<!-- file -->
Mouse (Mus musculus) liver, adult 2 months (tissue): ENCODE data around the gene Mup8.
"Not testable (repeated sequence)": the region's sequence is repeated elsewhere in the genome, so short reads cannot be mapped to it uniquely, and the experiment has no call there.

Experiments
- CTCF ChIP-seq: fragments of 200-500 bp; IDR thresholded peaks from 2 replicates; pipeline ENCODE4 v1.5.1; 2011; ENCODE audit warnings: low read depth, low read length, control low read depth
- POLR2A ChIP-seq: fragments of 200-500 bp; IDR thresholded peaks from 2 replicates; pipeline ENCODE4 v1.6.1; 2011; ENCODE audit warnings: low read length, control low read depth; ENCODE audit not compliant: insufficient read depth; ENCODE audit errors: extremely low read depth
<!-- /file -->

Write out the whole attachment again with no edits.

Mouse (Mus musculus) liver, adult 2 months (tissue): ENCODE data around the gene Mup8.
"Not testable (repeated sequence)": the region's sequence is repeated elsewhere in the genome, so short reads cannot be mapped to it uniquely, and the experiment has no call there.

Experiments
- CTCF ChIP-seq: fragments of 200-500 bp; IDR thresholded peaks from 2 replicates; pipeline ENCODE4 v1.5.1; 2011; ENCODE audit warnings: low read depth, low read length, control low read depth
- POLR2A ChIP-seq: fragments of 200-500 bp; IDR thresholded peaks from 2 replicates; pipeline ENCODE4 v1.6.1; 2011; ENCODE audit warnings: low read length, control low read depth; ENCODE audit not compliant: insufficient read depth; ENCODE audit errors: extremely low read depth